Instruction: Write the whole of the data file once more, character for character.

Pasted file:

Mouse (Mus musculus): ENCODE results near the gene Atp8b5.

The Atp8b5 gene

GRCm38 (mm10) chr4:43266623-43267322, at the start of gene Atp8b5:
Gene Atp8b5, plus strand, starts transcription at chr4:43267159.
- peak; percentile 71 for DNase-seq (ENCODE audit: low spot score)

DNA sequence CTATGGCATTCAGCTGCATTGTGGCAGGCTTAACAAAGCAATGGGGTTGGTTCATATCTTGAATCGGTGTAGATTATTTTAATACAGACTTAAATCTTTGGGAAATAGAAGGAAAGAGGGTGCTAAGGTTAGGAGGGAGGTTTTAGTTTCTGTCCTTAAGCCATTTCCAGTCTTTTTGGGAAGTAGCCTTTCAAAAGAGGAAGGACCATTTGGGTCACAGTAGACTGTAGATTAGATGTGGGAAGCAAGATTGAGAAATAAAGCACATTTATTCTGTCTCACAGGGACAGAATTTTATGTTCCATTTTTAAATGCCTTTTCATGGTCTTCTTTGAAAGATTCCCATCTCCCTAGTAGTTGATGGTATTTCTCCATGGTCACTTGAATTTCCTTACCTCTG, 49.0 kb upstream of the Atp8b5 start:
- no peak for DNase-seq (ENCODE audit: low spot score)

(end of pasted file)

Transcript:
Mouse (Mus musculus): ENCODE results near the gene Atp8b5.

The Atp8b5 gene

GRCm38 (mm10) chr4:43266623-43267322, at the start of gene Atp8b5:
Gene Atp8b5, plus strand, starts transcription at chr4:43267159.
- peak; percentile 71 for DNase-seq (ENCODE audit: low spot score)

DNA sequence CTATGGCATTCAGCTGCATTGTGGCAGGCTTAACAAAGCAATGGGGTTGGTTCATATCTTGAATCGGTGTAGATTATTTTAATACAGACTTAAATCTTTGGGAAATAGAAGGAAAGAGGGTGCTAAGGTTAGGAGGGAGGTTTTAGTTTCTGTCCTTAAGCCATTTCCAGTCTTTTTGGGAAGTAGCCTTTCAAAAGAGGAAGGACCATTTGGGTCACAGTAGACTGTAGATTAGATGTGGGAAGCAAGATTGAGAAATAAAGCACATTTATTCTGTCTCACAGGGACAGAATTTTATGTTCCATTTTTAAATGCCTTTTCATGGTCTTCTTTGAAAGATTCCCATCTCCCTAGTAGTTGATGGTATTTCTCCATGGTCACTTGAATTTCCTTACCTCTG, 49.0 kb upstream of the Atp8b5 start:
- no peak for DNase-seq (ENCODE audit: low spot score)